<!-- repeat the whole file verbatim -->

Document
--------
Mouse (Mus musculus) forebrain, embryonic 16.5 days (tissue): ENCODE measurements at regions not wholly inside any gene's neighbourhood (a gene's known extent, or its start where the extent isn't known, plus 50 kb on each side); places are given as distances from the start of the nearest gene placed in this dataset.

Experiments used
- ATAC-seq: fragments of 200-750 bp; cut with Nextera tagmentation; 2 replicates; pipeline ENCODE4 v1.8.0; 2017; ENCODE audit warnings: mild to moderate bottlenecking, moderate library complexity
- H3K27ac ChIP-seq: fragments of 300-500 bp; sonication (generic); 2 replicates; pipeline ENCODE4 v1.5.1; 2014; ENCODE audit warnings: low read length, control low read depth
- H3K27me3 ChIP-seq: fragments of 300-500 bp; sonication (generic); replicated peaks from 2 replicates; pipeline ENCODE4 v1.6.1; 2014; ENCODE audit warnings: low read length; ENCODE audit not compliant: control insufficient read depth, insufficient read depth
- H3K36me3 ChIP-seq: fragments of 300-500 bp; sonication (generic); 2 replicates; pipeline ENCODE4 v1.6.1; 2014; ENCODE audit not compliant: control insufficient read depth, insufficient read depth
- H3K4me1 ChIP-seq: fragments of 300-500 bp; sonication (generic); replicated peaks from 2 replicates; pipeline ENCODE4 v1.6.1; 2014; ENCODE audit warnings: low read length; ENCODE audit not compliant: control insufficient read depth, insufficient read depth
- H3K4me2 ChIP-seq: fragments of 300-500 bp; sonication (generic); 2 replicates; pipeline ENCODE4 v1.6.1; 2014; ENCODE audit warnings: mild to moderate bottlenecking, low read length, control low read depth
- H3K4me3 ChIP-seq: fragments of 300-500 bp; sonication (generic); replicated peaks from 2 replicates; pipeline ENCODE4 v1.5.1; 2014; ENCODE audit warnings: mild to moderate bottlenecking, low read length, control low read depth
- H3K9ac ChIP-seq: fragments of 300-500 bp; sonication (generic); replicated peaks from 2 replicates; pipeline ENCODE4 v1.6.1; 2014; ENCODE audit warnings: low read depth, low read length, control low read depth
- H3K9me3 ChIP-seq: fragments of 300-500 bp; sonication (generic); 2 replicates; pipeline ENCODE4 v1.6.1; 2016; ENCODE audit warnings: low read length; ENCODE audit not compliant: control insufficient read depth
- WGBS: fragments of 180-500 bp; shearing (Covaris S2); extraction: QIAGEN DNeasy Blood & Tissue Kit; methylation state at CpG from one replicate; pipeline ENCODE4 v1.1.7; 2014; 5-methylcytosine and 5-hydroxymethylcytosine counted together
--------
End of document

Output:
Mouse (Mus musculus) forebrain, embryonic 16.5 days (tissue): ENCODE measurements at regions not wholly inside any gene's neighbourhood (a gene's known extent, or its start where the extent isn't known, plus 50 kb on each side); places are given as distances from the start of the nearest gene placed in this dataset.

Experiments used
- ATAC-seq: fragments of 200-750 bp; cut with Nextera tagmentation; 2 replicates; pipeline ENCODE4 v1.8.0; 2017; ENCODE audit warnings: mild to moderate bottlenecking, moderate library complexity
- H3K27ac ChIP-seq: fragments of 300-500 bp; sonication (generic); 2 replicates; pipeline ENCODE4 v1.5.1; 2014; ENCODE audit warnings: low read length, control low read depth
- H3K27me3 ChIP-seq: fragments of 300-500 bp; sonication (generic); replicated peaks from 2 replicates; pipeline ENCODE4 v1.6.1; 2014; ENCODE audit warnings: low read length; ENCODE audit not compliant: control insufficient read depth, insufficient read depth
- H3K36me3 ChIP-seq: fragments of 300-500 bp; sonication (generic); 2 replicates; pipeline ENCODE4 v1.6.1; 2014; ENCODE audit not compliant: control insufficient read depth, insufficient read depth
- H3K4me1 ChIP-seq: fragments of 300-500 bp; sonication (generic); replicated peaks from 2 replicates; pipeline ENCODE4 v1.6.1; 2014; ENCODE audit warnings: low read length; ENCODE audit not compliant: control insufficient read depth, insufficient read depth
- H3K4me2 ChIP-seq: fragments of 300-500 bp; sonication (generic); 2 replicates; pipeline ENCODE4 v1.6.1; 2014; ENCODE audit warnings: mild to moderate bottlenecking, low read length, control low read depth
- H3K4me3 ChIP-seq: fragments of 300-500 bp; sonication (generic); replicated peaks from 2 replicates; pipeline ENCODE4 v1.5.1; 2014; ENCODE audit warnings: mild to moderate bottlenecking, low read length, control low read depth
- H3K9ac ChIP-seq: fragments of 300-500 bp; sonication (generic); replicated peaks from 2 replicates; pipeline ENCODE4 v1.6.1; 2014; ENCODE audit warnings: low read depth, low read length, control low read depth
- H3K9me3 ChIP-seq: fragments of 300-500 bp; sonication (generic); 2 replicates; pipeline ENCODE4 v1.6.1; 2016; ENCODE audit warnings: low read length; ENCODE audit not compliant: control insufficient read depth
- WGBS: fragments of 180-500 bp; shearing (Covaris S2); extraction: QIAGEN DNeasy Blood & Tissue Kit; methylation state at CpG from one replicate; pipeline ENCODE4 v1.1.7; 2014; 5-methylcytosine and 5-hydroxymethylcytosine counted together